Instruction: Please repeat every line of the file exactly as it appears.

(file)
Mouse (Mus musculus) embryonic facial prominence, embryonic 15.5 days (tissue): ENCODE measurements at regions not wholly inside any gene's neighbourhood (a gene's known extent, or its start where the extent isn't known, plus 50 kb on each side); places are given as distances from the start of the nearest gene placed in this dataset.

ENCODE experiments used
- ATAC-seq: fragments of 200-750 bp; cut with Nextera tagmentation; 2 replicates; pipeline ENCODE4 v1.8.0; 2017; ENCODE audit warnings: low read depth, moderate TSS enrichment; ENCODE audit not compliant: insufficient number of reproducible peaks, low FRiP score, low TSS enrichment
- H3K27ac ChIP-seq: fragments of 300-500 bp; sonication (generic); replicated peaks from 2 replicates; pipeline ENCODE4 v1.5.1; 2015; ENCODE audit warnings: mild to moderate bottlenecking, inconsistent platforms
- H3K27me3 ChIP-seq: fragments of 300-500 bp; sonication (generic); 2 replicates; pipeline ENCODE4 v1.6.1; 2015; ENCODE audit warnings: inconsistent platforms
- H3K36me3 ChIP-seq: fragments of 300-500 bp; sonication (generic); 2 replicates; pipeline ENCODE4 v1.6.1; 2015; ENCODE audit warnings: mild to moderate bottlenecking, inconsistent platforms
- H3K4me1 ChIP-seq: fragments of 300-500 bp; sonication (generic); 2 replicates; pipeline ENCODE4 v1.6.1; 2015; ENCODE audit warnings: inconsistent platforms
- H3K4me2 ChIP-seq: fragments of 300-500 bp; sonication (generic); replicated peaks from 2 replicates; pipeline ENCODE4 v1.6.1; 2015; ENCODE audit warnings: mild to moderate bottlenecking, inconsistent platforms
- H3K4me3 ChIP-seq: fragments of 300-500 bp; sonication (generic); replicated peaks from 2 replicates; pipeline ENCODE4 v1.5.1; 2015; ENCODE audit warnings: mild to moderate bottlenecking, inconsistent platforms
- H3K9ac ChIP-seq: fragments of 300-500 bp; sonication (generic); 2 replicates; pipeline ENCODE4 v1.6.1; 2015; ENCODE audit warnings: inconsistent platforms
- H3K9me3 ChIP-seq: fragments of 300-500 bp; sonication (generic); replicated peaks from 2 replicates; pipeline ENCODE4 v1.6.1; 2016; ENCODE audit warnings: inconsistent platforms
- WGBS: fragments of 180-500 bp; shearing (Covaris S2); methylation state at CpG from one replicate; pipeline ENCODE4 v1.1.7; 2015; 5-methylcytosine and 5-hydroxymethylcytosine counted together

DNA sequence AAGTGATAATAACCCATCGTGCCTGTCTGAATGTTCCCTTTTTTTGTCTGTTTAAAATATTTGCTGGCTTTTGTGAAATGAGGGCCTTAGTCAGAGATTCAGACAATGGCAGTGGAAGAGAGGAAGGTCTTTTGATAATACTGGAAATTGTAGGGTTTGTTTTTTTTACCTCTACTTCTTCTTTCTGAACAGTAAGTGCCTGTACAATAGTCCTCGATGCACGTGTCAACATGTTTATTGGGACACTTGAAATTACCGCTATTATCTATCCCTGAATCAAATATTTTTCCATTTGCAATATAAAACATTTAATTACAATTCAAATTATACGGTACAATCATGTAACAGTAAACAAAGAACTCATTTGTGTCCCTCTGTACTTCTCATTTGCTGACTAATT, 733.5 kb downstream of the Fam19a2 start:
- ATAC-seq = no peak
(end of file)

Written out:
Mouse (Mus musculus) embryonic facial prominence, embryonic 15.5 days (tissue): ENCODE measurements at regions not wholly inside any gene's neighbourhood (a gene's known extent, or its start where the extent isn't known, plus 50 kb on each side); places are given as distances from the start of the nearest gene placed in this dataset.

ENCODE experiments used
- ATAC-seq: fragments of 200-750 bp; cut with Nextera tagmentation; 2 replicates; pipeline ENCODE4 v1.8.0; 2017; ENCODE audit warnings: low read depth, moderate TSS enrichment; ENCODE audit not compliant: insufficient number of reproducible peaks, low FRiP score, low TSS enrichment
- H3K27ac ChIP-seq: fragments of 300-500 bp; sonication (generic); replicated peaks from 2 replicates; pipeline ENCODE4 v1.5.1; 2015; ENCODE audit warnings: mild to moderate bottlenecking, inconsistent platforms
- H3K27me3 ChIP-seq: fragments of 300-500 bp; sonication (generic); 2 replicates; pipeline ENCODE4 v1.6.1; 2015; ENCODE audit warnings: inconsistent platforms
- H3K36me3 ChIP-seq: fragments of 300-500 bp; sonication (generic); 2 replicates; pipeline ENCODE4 v1.6.1; 2015; ENCODE audit warnings: mild to moderate bottlenecking, inconsistent platforms
- H3K4me1 ChIP-seq: fragments of 300-500 bp; sonication (generic); 2 replicates; pipeline ENCODE4 v1.6.1; 2015; ENCODE audit warnings: inconsistent platforms
- H3K4me2 ChIP-seq: fragments of 300-500 bp; sonication (generic); replicated peaks from 2 replicates; pipeline ENCODE4 v1.6.1; 2015; ENCODE audit warnings: mild to moderate bottlenecking, inconsistent platforms
- H3K4me3 ChIP-seq: fragments of 300-500 bp; sonication (generic); replicated peaks from 2 replicates; pipeline ENCODE4 v1.5.1; 2015; ENCODE audit warnings: mild to moderate bottlenecking, inconsistent platforms
- H3K9ac ChIP-seq: fragments of 300-500 bp; sonication (generic); 2 replicates; pipeline ENCODE4 v1.6.1; 2015; ENCODE audit warnings: inconsistent platforms
- H3K9me3 ChIP-seq: fragments of 300-500 bp; sonication (generic); replicated peaks from 2 replicates; pipeline ENCODE4 v1.6.1; 2016; ENCODE audit warnings: inconsistent platforms
- WGBS: fragments of 180-500 bp; shearing (Covaris S2); methylation state at CpG from one replicate; pipeline ENCODE4 v1.1.7; 2015; 5-methylcytosine and 5-hydroxymethylcytosine counted together

DNA sequence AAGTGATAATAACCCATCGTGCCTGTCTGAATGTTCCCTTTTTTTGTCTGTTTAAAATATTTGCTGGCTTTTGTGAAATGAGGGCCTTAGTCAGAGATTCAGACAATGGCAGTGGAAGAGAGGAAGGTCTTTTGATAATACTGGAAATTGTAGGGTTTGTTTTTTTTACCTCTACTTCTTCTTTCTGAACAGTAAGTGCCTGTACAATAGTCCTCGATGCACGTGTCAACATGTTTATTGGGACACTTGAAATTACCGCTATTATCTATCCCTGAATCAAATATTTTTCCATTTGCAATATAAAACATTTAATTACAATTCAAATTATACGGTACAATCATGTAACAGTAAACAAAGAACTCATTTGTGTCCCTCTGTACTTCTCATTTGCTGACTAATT, 733.5 kb downstream of the Fam19a2 start:
- ATAC-seq = no peak